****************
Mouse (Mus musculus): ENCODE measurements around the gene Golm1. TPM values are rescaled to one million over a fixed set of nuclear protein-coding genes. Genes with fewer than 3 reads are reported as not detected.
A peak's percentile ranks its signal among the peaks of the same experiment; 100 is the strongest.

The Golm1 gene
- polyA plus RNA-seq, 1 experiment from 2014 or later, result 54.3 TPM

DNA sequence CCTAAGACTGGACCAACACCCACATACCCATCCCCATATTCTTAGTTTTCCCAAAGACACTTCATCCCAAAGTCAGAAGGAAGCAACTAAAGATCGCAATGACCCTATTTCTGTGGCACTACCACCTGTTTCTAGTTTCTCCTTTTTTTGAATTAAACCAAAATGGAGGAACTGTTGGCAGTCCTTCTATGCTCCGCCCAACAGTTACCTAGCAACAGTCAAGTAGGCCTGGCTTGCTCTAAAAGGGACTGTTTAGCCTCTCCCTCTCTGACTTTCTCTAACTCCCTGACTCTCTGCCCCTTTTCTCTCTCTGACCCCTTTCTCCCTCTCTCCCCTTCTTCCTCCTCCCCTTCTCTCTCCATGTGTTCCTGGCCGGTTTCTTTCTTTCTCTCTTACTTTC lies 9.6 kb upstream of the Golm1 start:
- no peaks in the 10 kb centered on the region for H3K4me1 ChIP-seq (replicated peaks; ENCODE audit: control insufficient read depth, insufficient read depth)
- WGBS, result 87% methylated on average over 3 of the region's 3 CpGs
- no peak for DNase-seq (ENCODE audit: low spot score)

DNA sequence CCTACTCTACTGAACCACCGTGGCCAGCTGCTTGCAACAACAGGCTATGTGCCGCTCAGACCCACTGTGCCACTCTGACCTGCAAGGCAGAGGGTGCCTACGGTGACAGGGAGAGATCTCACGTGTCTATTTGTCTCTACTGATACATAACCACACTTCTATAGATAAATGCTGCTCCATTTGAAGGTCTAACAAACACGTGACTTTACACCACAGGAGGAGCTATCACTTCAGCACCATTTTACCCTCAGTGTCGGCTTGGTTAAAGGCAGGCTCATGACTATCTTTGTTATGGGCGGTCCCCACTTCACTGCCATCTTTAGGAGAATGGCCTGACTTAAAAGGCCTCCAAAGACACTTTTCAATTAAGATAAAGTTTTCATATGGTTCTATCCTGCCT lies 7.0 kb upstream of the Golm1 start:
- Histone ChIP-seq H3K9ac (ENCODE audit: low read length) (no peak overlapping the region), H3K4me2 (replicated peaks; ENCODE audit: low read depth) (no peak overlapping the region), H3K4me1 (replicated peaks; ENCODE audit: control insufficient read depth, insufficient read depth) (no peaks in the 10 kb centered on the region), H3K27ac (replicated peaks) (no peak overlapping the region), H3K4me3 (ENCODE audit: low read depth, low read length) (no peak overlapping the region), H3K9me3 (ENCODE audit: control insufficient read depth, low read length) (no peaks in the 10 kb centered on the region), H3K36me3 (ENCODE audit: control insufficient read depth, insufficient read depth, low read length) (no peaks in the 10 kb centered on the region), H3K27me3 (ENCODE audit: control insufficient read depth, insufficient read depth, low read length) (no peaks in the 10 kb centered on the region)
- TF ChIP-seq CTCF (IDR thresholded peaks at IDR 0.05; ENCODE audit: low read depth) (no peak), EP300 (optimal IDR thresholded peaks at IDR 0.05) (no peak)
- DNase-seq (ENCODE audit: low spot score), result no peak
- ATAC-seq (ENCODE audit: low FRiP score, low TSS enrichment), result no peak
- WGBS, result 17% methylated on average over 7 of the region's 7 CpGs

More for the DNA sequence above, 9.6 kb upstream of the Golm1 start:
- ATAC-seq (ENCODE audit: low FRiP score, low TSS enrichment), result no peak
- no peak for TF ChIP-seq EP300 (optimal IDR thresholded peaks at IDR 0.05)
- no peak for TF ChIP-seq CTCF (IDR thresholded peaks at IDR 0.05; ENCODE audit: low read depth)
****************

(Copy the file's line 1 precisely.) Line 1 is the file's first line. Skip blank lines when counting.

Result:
Mouse (Mus musculus): ENCODE measurements around the gene Golm1. TPM values are rescaled to one million over a fixed set of nuclear protein-coding genes. Genes with fewer than 3 reads are reported as not detected.